America’s newfound messaging obsession rocks the mobile app market

iPhone Messaging Apps Engagement

What makes Onavo’s AppRank chart so interesting is the sharp contrast it reveals compared to download charts. AppRank tells us what portion of iPhone owners use an app during a month; it describes actual engagement rather than how many consumers have downloaded an app. This is a crucial distinction, because consumers quickly lose interest in most apps they download, yet certain apps with small download volumes turn out to be highly addictive. The most important low-volume, high-engagement app cluster right now consists of new messaging apps gaining serious traction. Both Viber and Kik are hitting 5% engagement levels in America and are growing rapidly.

That 5% is an extremely tough milestone to hit. There are only six iOS games currently topping that magic 5% engagement level among iPhone owners. Legendary games like Plants vs. Zombies, Fruit Ninja and Angry Birds all have engagement levels of 1.9% – 2.6%. These blockbuster apps have download volumes topping hundreds of millions and stellar brand recognition as well. Yet second-tier messaging services like Kik and Viber are now beating them by a country mile when it comes to actual usage.

The fascinating thing about Kik and Viber is that their download volumes kind of stink. Kik has only spent a week in the iPhone’s U.S. top-20 download chart — and that happened in 2010. Viber has spent precisely one day in top-50 since the end of 2010. These two apps are seriously obscure; a vast majority of consumers older than 30 years has never heard of either one. Yet both are making massive engagement gains simultaneously. Even though they compete in the same precise messaging niche and are going head to head against WhatsApp (engagement level 8.6%) and Facebook Messenger (13.7%).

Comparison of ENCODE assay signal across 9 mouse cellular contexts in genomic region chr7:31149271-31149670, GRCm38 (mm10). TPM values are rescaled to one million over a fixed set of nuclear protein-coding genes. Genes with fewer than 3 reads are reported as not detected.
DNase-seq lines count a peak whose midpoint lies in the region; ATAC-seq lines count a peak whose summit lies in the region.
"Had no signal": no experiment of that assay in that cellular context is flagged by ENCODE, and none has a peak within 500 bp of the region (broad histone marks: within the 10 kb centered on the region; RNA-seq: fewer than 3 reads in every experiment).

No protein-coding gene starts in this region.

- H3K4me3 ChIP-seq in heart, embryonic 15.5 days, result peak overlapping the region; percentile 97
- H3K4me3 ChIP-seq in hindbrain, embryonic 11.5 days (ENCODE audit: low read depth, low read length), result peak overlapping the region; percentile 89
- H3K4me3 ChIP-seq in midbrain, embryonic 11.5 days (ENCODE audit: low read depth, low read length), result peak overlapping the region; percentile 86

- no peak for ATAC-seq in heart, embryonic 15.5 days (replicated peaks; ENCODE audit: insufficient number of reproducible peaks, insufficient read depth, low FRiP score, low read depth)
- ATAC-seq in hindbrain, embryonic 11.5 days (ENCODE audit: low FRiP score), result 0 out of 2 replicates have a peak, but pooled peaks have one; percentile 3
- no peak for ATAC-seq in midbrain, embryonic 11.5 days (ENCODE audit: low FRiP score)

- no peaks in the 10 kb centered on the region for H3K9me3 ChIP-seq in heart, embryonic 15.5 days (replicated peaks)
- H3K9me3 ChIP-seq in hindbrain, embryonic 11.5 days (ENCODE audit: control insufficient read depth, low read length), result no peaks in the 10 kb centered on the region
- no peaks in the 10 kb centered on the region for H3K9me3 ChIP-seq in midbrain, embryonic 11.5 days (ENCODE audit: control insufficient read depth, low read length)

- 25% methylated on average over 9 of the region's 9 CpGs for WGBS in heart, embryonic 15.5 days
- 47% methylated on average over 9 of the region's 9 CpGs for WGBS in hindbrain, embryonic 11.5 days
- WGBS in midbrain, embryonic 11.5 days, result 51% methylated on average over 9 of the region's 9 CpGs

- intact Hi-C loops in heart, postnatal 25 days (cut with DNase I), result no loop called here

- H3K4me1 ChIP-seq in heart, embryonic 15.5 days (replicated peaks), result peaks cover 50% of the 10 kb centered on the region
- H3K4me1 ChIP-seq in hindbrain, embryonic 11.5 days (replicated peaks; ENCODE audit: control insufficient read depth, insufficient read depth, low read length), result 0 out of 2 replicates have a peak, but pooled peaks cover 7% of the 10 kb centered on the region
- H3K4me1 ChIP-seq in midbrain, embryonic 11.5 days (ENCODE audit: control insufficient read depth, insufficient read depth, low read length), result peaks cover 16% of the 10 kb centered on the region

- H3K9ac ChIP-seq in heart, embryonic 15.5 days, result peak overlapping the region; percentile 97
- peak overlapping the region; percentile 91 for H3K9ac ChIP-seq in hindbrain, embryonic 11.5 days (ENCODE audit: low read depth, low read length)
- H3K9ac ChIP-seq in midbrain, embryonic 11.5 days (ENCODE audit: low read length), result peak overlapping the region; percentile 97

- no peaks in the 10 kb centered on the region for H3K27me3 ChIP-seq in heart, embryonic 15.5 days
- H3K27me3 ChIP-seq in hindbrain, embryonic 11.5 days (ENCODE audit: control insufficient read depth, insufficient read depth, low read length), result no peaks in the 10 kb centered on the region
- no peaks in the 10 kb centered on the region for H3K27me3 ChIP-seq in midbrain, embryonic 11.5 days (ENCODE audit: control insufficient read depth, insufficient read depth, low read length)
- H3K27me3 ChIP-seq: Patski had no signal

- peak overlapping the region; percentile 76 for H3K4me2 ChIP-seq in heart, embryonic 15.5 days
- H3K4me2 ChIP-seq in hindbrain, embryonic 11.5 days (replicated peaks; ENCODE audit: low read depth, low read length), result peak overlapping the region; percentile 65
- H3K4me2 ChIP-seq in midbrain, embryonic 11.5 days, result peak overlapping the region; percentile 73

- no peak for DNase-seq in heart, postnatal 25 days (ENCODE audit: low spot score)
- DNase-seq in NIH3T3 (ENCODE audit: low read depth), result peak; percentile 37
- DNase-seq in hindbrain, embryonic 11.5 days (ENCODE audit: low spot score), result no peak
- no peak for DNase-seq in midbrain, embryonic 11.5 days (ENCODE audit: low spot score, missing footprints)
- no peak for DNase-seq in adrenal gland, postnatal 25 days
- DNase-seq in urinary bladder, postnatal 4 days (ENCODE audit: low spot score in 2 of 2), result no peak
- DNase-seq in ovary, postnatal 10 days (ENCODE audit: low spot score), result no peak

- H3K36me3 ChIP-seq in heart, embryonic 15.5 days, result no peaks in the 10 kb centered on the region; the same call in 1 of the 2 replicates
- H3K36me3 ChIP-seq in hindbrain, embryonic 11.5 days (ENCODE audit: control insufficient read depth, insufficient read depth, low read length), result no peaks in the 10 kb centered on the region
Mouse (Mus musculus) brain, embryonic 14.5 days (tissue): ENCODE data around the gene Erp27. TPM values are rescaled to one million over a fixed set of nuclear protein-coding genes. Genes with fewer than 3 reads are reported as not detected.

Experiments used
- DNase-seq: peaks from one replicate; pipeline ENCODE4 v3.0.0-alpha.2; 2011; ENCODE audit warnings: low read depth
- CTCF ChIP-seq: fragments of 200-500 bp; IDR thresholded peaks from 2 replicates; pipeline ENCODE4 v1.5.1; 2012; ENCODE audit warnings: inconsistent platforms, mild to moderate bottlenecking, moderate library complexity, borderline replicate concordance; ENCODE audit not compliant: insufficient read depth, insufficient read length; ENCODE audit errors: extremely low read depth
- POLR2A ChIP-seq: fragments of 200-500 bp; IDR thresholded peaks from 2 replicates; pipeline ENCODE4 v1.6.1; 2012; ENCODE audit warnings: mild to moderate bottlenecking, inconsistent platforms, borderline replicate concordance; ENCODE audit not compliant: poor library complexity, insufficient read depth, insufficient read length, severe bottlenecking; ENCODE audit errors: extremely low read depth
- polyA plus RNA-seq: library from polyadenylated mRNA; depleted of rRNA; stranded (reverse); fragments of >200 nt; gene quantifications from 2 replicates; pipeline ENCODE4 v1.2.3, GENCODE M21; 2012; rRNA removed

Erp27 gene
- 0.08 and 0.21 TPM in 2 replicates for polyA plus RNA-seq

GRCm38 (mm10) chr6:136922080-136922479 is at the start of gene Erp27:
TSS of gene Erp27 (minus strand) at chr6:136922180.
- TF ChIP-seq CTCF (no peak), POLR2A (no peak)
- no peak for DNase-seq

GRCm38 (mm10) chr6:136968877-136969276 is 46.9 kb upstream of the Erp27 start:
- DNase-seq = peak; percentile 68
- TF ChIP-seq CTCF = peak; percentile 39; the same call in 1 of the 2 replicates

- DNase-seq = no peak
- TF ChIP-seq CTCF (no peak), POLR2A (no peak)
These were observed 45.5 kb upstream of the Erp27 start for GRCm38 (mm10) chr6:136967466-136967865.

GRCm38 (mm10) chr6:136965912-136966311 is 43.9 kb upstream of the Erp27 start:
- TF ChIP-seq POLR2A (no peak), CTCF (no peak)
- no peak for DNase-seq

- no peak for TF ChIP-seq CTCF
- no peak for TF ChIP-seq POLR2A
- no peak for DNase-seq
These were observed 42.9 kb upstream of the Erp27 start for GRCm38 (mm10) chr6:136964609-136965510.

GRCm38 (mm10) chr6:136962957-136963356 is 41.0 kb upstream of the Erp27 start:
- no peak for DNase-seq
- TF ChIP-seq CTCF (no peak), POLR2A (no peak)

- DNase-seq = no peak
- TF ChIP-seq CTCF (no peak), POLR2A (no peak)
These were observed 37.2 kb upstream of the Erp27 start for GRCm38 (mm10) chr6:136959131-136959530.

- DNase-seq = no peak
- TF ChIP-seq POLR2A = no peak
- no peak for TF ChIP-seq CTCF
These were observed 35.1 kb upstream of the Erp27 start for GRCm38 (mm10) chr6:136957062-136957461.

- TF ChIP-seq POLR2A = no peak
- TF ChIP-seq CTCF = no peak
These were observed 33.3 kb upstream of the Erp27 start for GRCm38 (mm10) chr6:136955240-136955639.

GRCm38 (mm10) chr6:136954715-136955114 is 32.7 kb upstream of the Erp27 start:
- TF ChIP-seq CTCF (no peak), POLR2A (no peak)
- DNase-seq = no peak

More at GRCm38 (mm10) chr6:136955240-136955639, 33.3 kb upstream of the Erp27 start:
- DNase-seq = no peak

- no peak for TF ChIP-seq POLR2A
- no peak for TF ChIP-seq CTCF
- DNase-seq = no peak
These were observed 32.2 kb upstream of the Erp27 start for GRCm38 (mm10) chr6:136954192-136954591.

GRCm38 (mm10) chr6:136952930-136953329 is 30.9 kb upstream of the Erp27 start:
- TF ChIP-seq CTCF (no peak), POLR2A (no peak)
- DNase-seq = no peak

How is it possible Kik and Viber are both growing their active user bases so rapidly against such formidable competition, despite the facet that few people actually download them?

The retention rate of both of these apps must be astronomical; consumers who start using them keep using. The fact that they are blossoming while Facebook Messenger and WhatsApp are still growing seems to indicate that there are consumers who are willing to juggle several messaging apps simultaneously. Perhaps there are consumers who actually prefer to have multiple messaging systems; perhaps once you start using WhatsApp the threshold for adopting the second and third messaging app goes down.

This is entirely unanticipated. Nobody expected that the U.S. iPhone platform could support an entire ecosystem of between four and seven flourishing messaging systems that are all expanding rapidly; GroupMe and LINE are also growing magnificently in America right now.

The Achilles Heel of mobile games has always been that they have trouble holding on to strong engagement levels. Their grip on consumer time waxes and wanes, with aging blockbusters still holding on to top-20 download spots while their engagement numbers drop below 2%. But even a minor messaging app can hit 5% engagement level without gaining mainstream brand awareness. Not surprisingly, the only game with 12% monthly engagement level is Words With Friends, an app enhanced by its own smooth messaging system.

There is something very interesting going on here. Will the emerging messaging systems start hurting giants like Facebook, Twitter and Skype in the mobile sphere? Twitter’s engagement level has already started inching down while Skype’s growth has tapered off. Will games have to add messaging features or are the game extensions of apps like LINE and others going to challenge traditional game franchises?

There is something of an earthquake going on in the app market and it is not entirely clear how it will reshape the terrain.

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